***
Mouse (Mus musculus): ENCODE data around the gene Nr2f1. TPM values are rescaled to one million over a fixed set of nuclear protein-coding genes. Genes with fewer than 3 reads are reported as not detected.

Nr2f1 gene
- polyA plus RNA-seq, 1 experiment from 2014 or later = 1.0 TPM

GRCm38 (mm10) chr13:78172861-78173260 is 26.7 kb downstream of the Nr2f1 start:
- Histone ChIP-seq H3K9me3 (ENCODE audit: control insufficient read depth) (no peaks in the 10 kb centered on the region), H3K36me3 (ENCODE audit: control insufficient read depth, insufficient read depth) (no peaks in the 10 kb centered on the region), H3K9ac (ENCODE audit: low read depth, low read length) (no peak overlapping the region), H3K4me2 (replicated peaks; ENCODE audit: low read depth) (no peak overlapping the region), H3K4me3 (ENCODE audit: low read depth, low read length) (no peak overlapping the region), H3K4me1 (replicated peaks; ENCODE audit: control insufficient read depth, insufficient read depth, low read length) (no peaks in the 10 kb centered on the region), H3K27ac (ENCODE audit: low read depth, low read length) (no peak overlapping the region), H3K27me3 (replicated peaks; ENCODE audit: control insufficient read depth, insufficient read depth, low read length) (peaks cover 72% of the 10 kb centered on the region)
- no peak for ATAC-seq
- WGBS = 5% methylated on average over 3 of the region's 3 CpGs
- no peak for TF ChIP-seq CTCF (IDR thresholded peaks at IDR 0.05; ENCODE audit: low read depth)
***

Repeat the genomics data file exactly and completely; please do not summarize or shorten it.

Mouse (Mus musculus): ENCODE data around the gene Nr2f1. TPM values are rescaled to one million over a fixed set of nuclear protein-coding genes. Genes with fewer than 3 reads are reported as not detected.

Nr2f1 gene
- polyA plus RNA-seq, 1 experiment from 2014 or later = 1.0 TPM

GRCm38 (mm10) chr13:78172861-78173260 is 26.7 kb downstream of the Nr2f1 start:
- Histone ChIP-seq H3K9me3 (ENCODE audit: control insufficient read depth) (no peaks in the 10 kb centered on the region), H3K36me3 (ENCODE audit: control insufficient read depth, insufficient read depth) (no peaks in the 10 kb centered on the region), H3K9ac (ENCODE audit: low read depth, low read length) (no peak overlapping the region), H3K4me2 (replicated peaks; ENCODE audit: low read depth) (no peak overlapping the region), H3K4me3 (ENCODE audit: low read depth, low read length) (no peak overlapping the region), H3K4me1 (replicated peaks; ENCODE audit: control insufficient read depth, insufficient read depth, low read length) (no peaks in the 10 kb centered on the region), H3K27ac (ENCODE audit: low read depth, low read length) (no peak overlapping the region), H3K27me3 (replicated peaks; ENCODE audit: control insufficient read depth, insufficient read depth, low read length) (peaks cover 72% of the 10 kb centered on the region)
- no peak for ATAC-seq
- WGBS = 5% methylated on average over 3 of the region's 3 CpGs
- no peak for TF ChIP-seq CTCF (IDR thresholded peaks at IDR 0.05; ENCODE audit: low read depth)